Zamrock legends make comeback with first album in 40 years

By Chris Mfula

LUSAKA (Reuters) – After nearly four decades in oblivion, the Zambian psychedelic rock band WITCH that mesmerised audiences in the 1970s are back with a new album.

The revival of the band is led by its 71-year old lead vocalist Emmanuel “Jagari” Chanda, who wants to make the little known Zamrock music genre famous in the rest of the world.

Interest for Zamrock rose in the 2010s in the West, thanks to the internet and crate-digging producers as Los Angeles-based Now-Again Records re-released several albums of WITCH and other Zamrock artists.

“It created interest and curiosity in people, especially in America and Europe,” Chanda said at an old studio in the capital Lusaka.

Following their comeback, WITCH – which stands for We Intend To Cause Havoc – are now introducing their new album “Zango” with concerts in the United States and Europe.

Chanda says the band was largely influenced by music radio and sought to play contemporary Western music at the time, which came out like a Zambian version of rock-n-roll.

“It’s a fusion of traditional music, African music, funk, blues, jazz – it’s a fusion of many genres,” Chanda said.

Zamrock had all but died by mid-1980s amid an economic downturn and political turmoil in their country, with the HIV/AIDS pandemic also leaving its mark.

The band moved to Zimbabwe and then to Botswana, where it disbanded in 1985. Chanda left while the band was still in Zimbabwe to first become a teacher, and then a gemstone miner, with hopes of making it big in the music industry nearly lost.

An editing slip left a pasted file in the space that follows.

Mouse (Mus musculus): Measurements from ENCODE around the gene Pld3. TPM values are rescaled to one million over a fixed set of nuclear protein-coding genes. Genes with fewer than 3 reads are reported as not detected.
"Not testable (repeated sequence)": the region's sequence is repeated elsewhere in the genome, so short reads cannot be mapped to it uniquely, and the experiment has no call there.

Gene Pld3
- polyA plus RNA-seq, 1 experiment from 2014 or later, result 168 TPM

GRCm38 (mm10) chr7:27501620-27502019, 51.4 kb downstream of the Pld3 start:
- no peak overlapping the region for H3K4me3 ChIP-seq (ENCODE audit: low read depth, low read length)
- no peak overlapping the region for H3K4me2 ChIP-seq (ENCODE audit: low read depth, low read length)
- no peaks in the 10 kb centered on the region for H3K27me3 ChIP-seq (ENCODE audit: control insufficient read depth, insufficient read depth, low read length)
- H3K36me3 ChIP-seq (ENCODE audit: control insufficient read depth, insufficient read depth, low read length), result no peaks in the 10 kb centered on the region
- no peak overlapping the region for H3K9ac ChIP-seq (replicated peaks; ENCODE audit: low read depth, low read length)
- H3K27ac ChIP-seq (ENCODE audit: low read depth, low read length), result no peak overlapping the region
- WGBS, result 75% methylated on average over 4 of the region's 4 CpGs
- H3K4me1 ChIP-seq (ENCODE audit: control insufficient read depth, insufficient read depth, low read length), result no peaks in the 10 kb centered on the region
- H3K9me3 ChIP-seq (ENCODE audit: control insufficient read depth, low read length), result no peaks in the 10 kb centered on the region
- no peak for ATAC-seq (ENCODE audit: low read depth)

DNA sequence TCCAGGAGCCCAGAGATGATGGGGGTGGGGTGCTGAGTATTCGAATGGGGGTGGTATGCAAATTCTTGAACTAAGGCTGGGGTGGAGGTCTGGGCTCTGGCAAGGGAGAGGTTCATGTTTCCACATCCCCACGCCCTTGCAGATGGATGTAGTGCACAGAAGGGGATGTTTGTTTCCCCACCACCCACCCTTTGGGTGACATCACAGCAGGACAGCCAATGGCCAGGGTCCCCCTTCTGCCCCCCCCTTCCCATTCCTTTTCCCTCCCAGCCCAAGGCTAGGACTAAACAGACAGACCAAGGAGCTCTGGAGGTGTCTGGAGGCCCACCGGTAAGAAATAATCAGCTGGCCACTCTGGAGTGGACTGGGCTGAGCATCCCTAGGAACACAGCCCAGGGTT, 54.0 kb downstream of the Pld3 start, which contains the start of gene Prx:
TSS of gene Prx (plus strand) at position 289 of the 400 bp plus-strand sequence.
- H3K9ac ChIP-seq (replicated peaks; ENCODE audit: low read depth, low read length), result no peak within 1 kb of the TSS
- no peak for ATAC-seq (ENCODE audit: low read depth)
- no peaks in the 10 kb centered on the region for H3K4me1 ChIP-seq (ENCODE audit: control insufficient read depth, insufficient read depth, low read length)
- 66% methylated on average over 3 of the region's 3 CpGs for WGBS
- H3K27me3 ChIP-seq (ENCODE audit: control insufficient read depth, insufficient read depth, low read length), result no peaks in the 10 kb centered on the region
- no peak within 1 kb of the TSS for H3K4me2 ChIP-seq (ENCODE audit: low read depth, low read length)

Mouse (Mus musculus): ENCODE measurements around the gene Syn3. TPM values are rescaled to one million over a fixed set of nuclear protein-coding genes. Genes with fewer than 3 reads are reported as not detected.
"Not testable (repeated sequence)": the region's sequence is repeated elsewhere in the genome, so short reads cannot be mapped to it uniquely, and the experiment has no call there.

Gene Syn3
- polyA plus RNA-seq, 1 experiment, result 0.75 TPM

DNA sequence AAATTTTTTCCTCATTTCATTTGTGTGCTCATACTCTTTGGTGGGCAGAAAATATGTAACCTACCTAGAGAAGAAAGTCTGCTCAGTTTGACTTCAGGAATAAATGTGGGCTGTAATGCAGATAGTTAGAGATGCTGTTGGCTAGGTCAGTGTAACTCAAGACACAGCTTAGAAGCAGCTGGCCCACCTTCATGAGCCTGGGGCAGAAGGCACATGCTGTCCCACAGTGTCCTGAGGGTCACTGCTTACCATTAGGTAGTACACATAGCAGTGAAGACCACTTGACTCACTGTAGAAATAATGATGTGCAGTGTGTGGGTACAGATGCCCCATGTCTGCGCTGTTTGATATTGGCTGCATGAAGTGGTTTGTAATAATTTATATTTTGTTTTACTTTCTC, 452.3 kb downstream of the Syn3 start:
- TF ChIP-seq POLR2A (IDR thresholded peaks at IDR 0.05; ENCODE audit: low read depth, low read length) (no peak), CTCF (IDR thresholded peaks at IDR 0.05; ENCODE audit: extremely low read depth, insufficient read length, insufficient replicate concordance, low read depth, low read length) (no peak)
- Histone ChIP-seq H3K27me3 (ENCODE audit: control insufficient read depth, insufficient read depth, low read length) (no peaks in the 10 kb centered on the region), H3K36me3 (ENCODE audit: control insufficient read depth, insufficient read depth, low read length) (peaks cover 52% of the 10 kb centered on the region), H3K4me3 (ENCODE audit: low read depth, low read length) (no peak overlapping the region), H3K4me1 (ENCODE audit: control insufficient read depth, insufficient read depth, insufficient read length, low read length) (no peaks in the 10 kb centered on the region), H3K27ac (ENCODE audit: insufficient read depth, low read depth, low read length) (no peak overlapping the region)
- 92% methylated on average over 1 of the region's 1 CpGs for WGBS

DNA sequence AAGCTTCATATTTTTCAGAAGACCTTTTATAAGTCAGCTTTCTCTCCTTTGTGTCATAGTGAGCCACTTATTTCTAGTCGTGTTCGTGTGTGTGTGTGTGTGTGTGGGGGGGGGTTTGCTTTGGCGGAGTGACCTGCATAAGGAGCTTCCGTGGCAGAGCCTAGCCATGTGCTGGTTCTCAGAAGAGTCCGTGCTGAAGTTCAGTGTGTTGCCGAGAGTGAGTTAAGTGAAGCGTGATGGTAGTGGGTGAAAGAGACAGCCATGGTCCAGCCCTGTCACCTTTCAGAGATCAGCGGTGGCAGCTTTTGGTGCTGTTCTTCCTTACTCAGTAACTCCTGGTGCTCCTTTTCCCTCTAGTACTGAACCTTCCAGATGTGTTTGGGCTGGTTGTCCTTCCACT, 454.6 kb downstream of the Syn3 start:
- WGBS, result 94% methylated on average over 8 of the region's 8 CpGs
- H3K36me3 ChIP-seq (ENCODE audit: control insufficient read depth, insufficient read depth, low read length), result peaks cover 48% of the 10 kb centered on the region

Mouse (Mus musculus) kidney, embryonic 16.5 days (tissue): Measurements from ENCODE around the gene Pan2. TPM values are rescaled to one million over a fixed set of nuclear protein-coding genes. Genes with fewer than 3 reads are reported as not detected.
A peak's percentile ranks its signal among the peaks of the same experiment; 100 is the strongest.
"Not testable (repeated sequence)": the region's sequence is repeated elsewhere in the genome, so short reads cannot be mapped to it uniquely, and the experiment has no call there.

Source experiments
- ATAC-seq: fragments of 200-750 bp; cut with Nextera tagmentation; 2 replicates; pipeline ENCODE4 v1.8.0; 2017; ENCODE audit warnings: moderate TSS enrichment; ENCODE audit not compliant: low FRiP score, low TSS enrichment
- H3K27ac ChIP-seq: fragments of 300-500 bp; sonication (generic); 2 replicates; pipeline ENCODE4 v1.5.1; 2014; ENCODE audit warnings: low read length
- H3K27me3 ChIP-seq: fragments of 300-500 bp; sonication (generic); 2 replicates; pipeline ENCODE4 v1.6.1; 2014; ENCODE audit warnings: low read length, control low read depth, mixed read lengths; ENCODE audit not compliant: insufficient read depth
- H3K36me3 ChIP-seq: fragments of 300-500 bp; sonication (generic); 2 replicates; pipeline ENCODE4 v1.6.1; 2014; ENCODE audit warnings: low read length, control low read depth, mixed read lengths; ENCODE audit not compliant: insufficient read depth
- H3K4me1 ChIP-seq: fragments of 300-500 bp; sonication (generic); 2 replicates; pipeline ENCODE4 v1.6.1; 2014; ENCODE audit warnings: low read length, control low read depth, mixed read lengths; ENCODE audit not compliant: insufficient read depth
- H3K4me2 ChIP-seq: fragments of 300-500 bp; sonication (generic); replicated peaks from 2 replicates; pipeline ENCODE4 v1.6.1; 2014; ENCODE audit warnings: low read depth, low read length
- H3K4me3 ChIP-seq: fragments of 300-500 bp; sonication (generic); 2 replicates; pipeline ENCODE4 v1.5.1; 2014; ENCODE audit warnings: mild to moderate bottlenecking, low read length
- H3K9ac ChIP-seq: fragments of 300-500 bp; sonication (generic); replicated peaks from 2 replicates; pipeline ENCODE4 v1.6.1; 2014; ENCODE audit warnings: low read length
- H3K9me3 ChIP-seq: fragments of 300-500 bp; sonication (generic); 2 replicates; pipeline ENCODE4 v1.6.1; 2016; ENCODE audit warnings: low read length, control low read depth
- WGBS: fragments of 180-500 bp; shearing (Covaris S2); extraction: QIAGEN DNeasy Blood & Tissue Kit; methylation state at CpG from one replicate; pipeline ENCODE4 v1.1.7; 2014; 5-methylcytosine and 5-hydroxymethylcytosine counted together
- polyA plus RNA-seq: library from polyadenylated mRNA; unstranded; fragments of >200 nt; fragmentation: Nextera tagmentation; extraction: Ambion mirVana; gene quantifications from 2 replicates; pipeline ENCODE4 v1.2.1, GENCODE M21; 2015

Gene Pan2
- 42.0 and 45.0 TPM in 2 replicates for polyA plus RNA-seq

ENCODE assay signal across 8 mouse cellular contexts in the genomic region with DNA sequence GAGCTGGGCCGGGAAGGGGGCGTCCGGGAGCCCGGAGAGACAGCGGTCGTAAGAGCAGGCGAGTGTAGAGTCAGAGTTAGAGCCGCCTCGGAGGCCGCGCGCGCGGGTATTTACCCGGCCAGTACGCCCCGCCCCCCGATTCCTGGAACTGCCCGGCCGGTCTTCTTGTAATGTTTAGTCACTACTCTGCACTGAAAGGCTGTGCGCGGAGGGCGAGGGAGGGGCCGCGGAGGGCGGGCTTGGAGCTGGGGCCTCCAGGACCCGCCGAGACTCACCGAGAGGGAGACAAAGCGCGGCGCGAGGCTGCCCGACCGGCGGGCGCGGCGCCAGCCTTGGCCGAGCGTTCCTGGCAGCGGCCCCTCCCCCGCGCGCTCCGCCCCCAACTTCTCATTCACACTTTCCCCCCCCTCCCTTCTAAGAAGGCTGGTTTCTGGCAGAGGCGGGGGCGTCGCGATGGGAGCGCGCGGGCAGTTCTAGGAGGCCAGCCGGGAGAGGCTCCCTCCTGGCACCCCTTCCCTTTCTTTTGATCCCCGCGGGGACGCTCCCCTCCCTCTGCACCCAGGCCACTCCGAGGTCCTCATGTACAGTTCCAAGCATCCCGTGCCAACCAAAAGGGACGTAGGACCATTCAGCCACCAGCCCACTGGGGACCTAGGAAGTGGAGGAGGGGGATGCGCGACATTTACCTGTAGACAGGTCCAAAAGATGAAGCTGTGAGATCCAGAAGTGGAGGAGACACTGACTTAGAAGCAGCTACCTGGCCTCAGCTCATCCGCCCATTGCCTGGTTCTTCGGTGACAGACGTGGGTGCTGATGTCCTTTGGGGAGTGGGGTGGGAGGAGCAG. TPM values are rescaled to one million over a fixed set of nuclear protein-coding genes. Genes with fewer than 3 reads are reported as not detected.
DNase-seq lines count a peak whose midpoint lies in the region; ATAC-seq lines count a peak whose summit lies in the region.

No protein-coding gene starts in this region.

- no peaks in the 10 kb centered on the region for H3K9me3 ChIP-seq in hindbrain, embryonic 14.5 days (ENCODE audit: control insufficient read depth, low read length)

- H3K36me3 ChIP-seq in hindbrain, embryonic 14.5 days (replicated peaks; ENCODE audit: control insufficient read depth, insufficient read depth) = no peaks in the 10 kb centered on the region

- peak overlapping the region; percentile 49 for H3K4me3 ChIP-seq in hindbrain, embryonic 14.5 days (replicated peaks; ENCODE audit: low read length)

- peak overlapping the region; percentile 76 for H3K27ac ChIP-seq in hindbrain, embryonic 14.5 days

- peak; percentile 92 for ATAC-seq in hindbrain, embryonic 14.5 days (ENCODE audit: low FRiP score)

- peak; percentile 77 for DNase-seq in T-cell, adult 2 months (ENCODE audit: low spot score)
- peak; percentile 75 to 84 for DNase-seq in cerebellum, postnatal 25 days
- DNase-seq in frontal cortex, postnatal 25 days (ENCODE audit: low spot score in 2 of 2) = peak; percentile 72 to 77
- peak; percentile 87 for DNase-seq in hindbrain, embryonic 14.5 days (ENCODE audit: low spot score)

In 2019, Chanda got the band back together with former keyboardist Patrick Mwondela and a few European musicians.

Music producer Michael Linyama, who helped record “Zango”, could not hide his excitement.

“It’s like a dream come true…I have always wanted our music to be heard out there,” he said.

Chanda hopes to make enough money from the new-found fame to one day open a music school and a world-class recording studio in Zambia.

“Can this thing grow to a level where when someone comes to Zambia, says where can I listen to Zamrock? Do you still have bands that are still playing Zamrock? That’s the kind of legacy that I would like to leave,” he said.

(Reporting by Chris Mfula in Lusaka and Catherine Schenck in Johannesburg; Additional reporting by Matt McKnight in Seattle; Editing by Bhargav Acharya and Angus MacSwan)